We started out with a lecture on Arts & Crafts decoration, learning more about the work of William Morris, Edward Burne-Jones and, unknown to us all on the course and a revelation, Lewis Foreman-Day. They had all been influenced in turn themselves by medieval styles and had 'raided' works from the past to make their own designs. Our decorated letter could take the form of either a boxed style or a more free flowing design and I chose boxed ... I am thinking of designing a logo for 'Marguerite Designs' and thought this would lend itself to the development of that.
Anyway, we began by choosing a style of letter and scaling it up with a grid system.
After tracing our selected letter, we could then decorate. I chose to use acanthus leaves entwining the letter 'D' - the acanthus was a typical Arts & Crafts motif. While I was outdoors, lunching on one of the benches, I noticed the daisies, or marguerites at my feet and thought they would be a perfect accompaniment ...
We then had to select the area that would be decorated with gold leaf. This process has to be done first, before any painting, as there is a danger that the gold can stick to the underlying paintwork. I felt quite brave and decided to do the whole 'D' like this! I also felt it lent itself to doing the daisy centres as a kind of accent. A glue called 'Ormoline Gilding Medium' has to be painted on first - it's best to use an old paint brush for this, as it's hard to wash off. It can dry quite clear, so it helps to mix in some Yellow Ochre watercolour with it to identify where it's been painted on.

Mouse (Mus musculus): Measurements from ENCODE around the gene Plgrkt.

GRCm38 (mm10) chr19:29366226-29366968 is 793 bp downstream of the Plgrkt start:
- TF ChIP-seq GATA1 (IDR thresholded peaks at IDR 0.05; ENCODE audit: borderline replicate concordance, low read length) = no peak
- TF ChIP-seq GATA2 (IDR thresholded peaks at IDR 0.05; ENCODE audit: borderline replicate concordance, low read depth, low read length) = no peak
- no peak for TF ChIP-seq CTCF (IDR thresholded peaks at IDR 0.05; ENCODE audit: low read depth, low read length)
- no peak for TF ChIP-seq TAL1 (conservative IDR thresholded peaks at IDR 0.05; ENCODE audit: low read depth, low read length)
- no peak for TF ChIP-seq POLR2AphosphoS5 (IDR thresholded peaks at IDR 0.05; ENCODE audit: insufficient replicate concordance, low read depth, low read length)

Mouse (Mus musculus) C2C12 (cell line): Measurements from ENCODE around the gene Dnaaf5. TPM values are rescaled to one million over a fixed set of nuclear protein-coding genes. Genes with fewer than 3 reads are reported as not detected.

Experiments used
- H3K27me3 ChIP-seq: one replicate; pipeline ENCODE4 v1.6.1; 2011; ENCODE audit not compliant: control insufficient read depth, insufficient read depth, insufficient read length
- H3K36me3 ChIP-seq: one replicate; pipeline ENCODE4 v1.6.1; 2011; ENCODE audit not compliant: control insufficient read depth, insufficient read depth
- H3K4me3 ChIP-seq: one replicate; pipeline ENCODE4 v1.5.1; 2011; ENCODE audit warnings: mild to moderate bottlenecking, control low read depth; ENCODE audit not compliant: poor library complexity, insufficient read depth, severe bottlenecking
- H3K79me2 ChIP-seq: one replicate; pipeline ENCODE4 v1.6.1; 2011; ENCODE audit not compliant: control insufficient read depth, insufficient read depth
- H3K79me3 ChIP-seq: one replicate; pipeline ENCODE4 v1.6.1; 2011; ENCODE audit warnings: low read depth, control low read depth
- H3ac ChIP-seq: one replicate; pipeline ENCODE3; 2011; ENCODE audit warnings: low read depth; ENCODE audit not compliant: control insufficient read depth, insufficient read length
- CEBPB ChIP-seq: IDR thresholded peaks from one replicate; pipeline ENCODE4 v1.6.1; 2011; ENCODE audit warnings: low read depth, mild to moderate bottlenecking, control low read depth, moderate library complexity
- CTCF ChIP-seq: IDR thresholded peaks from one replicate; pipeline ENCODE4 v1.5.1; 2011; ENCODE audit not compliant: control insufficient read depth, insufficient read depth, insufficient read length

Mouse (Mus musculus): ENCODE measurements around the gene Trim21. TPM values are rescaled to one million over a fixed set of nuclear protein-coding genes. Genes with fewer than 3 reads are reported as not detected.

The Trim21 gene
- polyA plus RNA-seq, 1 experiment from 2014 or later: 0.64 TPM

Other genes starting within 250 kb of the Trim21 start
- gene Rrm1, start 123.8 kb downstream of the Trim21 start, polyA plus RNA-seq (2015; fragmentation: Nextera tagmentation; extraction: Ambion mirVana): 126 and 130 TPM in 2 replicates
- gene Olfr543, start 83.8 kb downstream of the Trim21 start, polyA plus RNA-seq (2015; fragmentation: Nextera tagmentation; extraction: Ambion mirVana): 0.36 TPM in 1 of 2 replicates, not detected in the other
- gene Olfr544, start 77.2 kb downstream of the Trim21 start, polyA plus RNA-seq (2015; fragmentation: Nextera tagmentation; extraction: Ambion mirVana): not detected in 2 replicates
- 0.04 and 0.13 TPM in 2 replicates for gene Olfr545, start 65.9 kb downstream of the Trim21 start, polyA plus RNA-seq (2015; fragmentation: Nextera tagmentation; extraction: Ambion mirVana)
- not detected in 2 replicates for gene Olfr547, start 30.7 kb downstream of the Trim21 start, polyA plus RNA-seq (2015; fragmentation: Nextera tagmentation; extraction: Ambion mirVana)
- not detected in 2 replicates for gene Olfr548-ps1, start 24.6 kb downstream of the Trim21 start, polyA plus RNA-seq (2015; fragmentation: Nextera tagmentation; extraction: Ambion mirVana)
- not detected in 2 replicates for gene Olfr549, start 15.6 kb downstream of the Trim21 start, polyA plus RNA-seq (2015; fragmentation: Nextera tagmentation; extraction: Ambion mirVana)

Once dry, the medium has to be re-activated, which is done by breathing on it in succession around 10 times - this can be quite comical! The gold leaf is then laid over the top and a smooth seashell, such as a cowrie, is used to polish over the backing paper. The gold then separates itself from the paper and sticks to the medium.
The Arts & Crafts artists, particularly William Morris, used natural plant colours and dyes in their works, so I was keen not to use anything too bright. I chose a chalky green for the acanthus leaves, in several shades along with an ochre centre. I could use this in the striped border too, where I'd also used a strong crimsony shade to tone in with the daisy petals.
The daisy petals came next - they are not white as imagined - they have pink edges and the undersides are quite a strong shade. Lastly, came the stems and leaves, in a yellowy green to distinguish them against the background, and finally some ochry stems.
I'm pleased with how everything turned out. The course came along at just the right time, as I needed a bit of TLC and rest and recuperation. I'm thinking about my logo now .... coming soon ...